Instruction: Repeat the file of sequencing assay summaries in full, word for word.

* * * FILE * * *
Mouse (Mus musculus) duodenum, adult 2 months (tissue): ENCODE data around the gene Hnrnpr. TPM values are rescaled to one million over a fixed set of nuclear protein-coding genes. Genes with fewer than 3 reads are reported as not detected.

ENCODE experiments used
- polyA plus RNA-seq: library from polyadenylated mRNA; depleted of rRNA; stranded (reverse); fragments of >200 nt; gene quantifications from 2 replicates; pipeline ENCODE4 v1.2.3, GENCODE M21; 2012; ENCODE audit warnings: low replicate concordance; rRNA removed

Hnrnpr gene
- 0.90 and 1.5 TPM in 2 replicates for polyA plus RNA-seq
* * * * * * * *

Mouse (Mus musculus) duodenum, adult 2 months (tissue): ENCODE data around the gene Hnrnpr. TPM values are rescaled to one million over a fixed set of nuclear protein-coding genes. Genes with fewer than 3 reads are reported as not detected.

ENCODE experiments used
- polyA plus RNA-seq: library from polyadenylated mRNA; depleted of rRNA; stranded (reverse); fragments of >200 nt; gene quantifications from 2 replicates; pipeline ENCODE4 v1.2.3, GENCODE M21; 2012; ENCODE audit warnings: low replicate concordance; rRNA removed

Hnrnpr gene
- 0.90 and 1.5 TPM in 2 replicates for polyA plus RNA-seq